Elevation Not Stopping Tucker County Farm To School Effort
Local Food Fueling Culinary and Science Programs
Perched 3,500 feet above sea level, Tucker County High School (TCHS) is accustomed to raw weather and high winds. Just up the road from the school, enormous windmills slowly spin alongside Route 219, generating electricity and providing travelers with an in-your-face mix of rugged mountain vistas and stunning modern technology.
Technology and scenery also combine behind TCHS, situated along the spine of Backbone Mountain. The school’s agriculture complex includes what is thought to be the highest greenhouse and high tunnel east of the Mississippi River. Both are 30 by 72 feet, and the greenhouse features in-floor heating to fight off the sometimes arctic-like chill.
Along with a new agriculture classroom / laboratory building and a still-shiny John Deere tractor, the facilities are being used as a laboratory for chemistry students, a practical workshop for vo-ag students, and increasingly as a source of food for the school’s student culinary program and its cafeteria.
A variety of grants have funded nearly all of agriculture and culinary facilities and equipment. Some of that money has come from the West Virginia Farm To School Community Development Group’s Community Transformation Grant program, some from West Virginia Department of Education modernization grants, and other funding from private sources. John Deere gave the school a nearly $10,000 discount on the tractor purchase.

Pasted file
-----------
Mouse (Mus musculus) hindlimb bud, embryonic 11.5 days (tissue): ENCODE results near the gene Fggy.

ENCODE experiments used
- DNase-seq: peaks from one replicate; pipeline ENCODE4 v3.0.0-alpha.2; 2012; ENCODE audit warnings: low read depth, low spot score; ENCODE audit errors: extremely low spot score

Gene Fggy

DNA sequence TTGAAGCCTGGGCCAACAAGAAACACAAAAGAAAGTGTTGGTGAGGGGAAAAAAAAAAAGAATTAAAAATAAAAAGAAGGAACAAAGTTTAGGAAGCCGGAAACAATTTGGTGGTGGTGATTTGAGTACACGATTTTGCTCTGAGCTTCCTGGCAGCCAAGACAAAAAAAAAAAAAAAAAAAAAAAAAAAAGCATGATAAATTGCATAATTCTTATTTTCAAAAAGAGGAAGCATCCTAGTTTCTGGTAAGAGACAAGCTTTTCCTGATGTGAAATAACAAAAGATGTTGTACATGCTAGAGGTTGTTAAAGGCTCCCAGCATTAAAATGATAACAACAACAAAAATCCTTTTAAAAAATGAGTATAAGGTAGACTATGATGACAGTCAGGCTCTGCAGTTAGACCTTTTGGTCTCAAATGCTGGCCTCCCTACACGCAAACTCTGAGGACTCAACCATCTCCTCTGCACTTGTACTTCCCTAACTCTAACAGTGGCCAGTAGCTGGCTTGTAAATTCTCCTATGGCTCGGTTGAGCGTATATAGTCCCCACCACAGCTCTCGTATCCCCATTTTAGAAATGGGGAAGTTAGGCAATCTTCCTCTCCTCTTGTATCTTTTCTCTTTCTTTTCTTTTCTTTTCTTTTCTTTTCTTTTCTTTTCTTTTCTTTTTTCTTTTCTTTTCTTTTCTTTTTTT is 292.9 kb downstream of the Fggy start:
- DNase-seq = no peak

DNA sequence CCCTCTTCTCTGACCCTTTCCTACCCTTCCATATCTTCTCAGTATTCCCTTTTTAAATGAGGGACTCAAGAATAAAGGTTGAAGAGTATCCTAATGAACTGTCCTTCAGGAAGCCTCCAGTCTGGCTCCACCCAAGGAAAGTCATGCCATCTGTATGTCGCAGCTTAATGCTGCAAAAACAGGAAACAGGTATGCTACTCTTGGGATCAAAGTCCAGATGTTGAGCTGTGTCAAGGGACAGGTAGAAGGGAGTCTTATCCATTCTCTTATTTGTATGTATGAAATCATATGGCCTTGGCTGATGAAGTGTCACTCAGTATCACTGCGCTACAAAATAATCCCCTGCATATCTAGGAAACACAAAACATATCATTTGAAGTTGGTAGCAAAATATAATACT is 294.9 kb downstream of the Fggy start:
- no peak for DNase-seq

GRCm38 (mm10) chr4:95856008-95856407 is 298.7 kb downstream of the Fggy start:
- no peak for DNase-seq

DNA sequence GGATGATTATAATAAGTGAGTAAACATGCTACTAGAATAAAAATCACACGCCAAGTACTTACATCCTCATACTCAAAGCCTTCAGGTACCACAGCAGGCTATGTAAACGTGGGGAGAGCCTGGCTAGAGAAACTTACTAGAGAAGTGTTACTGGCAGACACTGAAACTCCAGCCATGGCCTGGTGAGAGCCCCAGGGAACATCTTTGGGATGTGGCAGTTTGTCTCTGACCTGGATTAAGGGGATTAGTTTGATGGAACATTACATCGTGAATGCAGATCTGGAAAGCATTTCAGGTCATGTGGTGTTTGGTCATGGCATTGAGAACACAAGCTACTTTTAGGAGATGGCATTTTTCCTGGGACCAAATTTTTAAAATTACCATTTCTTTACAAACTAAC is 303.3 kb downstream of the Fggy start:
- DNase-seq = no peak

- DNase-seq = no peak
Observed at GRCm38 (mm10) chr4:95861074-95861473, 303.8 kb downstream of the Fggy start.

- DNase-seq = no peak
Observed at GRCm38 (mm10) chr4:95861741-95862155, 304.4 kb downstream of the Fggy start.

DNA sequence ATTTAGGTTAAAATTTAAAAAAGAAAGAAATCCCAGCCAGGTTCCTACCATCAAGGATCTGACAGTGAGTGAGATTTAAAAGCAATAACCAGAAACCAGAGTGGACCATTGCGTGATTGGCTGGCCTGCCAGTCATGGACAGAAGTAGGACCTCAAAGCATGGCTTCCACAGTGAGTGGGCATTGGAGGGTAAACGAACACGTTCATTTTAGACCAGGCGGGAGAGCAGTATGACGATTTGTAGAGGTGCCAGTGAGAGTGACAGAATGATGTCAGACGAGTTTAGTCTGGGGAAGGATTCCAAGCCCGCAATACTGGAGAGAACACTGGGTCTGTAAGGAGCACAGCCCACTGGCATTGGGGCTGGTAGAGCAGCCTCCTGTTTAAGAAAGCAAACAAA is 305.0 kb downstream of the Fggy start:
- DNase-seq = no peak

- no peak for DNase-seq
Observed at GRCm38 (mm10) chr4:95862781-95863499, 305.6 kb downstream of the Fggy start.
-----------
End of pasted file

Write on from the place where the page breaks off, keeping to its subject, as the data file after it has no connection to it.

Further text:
And despite one of the harshest winters in decades, students were in the greenhouse in early April planting lettuce seeds, pinching tomato buds and preparing potted flowers.
The produce will go into the county’s Farm To School (FTS) program. The flowers will be sold as a fund-raiser to help underwrite produce projects until they can be scaled up to a more cost-effective level. When it reaches full production, the greenhouse will be able to accommodate 300 heads of lettuce at a time.
Between students and local farmers, the county spent about $6,000 on local food and can boast 30 consecutive weeks with some kind of local product in schools. Most of it was student- produced, but with a food budget that pushes $322,000 annually, there’s still plenty of opportunity for adult farmers and students to get an even bigger piece of the FTS pie.
Tucker County Child Nutrition Director Jonathan Hicks and county Extension Agent Jennifer Poling are working to streamline the FTS process. One day a week, farmers can drop off produce at the Board of Education office, which takes care of distributing the food to schools.
Poling said nine farmers are registered for FTS program – a number she would like to see doubled for next year. She also noted that Northeast Sustainable Agriculture Research and Education grants have reimbursed farmers for delivery mileage, and will pay for FTS signage that will be displayed in front of schools throughout the county. She said that two “Annie’s Projects” – a WVU Extension program to assist women farmers – have new high tunnels and intend to produce for the FTS program in the coming school year.